Maintaining a consistent, eco-friendly temperature is always the smarter choice for energy efficiency and the health of your HVAC system. The DOE recommends a set point of 68 degrees during winter months and 78 degrees for summer. While it can be tempting to bump the temperature down several degrees on a hot day when you’re returning home from running errands and craving a blast of cool air, doing so will not cool your home faster and, in fact, a lot of energy can be wasted in the process.

Even if you want variation in your home’s climate throughout the day—keeping things cooler at night or warmer on winter days when you work from home, for instance—try to stick to a schedule and consistent set points when you do make changes. This is another instance where a smart thermostat with automated and programmable options can help you save energy and reduce bills by sticking to your plan. No matter what type of thermostat you’re using, you can also look to fans, shades, dehumidifiers, and other tools to help maintain comfortable temperatures in your home.

Easing the path to savings

To begin addressing these myths, you simply need to commit to behavioral changes that require little to no financial investment. There are also larger upgrades and projects, including installing renewable energy technologies and storage to lower a home’s carbon footprint and decrease utility costs over time. But that undertaking will always be preceded by an energy and weatherization audit and any needed improvements.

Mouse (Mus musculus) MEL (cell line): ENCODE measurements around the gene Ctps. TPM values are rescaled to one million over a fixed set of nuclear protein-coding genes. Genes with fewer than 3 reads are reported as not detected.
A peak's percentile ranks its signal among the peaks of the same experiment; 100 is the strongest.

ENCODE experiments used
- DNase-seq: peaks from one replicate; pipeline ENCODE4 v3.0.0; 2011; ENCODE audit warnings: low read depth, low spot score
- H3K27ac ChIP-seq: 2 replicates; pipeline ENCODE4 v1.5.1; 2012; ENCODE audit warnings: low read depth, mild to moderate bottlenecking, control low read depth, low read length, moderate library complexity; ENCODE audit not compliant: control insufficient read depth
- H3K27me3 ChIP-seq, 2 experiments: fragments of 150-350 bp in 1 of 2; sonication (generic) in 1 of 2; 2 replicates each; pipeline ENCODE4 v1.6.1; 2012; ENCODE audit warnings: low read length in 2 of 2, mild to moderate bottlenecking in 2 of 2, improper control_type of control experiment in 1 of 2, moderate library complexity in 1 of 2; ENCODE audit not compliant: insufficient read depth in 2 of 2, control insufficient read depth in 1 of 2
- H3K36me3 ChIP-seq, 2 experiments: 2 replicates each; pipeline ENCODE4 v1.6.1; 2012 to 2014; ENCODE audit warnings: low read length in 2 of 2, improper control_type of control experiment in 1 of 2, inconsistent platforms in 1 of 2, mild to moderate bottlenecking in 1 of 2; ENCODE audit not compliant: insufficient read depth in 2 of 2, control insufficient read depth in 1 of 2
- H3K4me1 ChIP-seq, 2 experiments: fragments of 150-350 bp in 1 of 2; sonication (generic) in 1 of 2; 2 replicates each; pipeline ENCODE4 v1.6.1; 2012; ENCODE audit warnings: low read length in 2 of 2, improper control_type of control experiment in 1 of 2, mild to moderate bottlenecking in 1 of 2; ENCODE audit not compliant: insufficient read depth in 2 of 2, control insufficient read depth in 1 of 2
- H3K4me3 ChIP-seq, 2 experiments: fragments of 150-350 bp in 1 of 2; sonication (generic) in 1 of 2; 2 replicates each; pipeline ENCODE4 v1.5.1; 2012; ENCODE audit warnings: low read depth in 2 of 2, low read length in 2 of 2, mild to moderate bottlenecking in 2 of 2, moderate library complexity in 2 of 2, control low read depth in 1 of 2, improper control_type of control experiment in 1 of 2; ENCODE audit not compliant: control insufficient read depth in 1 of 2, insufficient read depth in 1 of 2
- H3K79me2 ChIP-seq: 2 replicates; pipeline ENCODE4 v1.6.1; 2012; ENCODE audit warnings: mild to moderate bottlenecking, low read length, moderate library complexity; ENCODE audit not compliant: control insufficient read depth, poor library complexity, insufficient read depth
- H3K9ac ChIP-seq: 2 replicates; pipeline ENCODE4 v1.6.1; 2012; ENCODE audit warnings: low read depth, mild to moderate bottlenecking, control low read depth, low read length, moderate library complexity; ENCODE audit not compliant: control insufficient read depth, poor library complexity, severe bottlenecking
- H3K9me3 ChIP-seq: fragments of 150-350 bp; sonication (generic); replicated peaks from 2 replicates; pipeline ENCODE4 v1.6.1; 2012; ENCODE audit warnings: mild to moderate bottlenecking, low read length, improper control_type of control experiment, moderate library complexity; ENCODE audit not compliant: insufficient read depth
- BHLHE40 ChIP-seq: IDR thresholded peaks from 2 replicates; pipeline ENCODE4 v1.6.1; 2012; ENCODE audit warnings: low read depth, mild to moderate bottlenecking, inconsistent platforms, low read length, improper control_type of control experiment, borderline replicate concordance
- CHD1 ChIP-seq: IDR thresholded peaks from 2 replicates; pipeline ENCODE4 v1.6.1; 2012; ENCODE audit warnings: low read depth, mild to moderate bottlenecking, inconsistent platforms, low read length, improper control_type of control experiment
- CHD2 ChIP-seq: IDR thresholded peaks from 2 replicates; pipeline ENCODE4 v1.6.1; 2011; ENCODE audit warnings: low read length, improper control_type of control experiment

While many homeowners still may be unsure where to start, the Inflation Reduction Act (IRA) introduced last year extended a 30% tax credit for rooftop solar and energy storage, and expanded rebates and tax credits for a range of home improvements and technologies. By easing the point of entry for millions of homeowners, the IRA offers attractive options for bolstering home efficiency and value through clean energy.

The author:

Smiling clean-cut man in white collared shirt; Greg Fasullo headshot - photoGreg Fasullo is CEO of Elevation, a whole-home energy solutions company that provides energy efficiency repairs, solar panels, and energy consumption education across the country.